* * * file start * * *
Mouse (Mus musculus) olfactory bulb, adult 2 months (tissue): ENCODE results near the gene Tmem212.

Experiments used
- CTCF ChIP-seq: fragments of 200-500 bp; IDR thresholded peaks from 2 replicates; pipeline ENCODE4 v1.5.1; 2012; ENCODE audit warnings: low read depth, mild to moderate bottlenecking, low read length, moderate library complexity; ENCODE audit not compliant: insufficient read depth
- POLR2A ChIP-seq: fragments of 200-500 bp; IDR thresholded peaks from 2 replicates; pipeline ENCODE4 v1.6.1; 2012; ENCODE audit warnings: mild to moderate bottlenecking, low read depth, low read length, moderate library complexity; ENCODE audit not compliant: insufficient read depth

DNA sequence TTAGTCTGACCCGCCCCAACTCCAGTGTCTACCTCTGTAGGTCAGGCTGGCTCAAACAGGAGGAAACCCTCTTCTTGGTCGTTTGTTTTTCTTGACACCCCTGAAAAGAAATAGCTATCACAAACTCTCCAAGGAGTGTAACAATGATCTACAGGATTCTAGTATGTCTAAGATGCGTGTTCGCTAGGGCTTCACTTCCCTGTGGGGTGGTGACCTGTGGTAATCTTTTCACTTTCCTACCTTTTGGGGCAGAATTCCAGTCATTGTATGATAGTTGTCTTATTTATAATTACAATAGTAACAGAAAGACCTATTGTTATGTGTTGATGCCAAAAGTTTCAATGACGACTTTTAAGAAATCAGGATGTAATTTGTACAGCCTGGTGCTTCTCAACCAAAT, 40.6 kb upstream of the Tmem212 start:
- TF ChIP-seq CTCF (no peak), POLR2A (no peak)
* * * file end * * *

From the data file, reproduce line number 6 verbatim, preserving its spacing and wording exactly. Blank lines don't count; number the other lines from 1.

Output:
- TF ChIP-seq CTCF (no peak), POLR2A (no peak)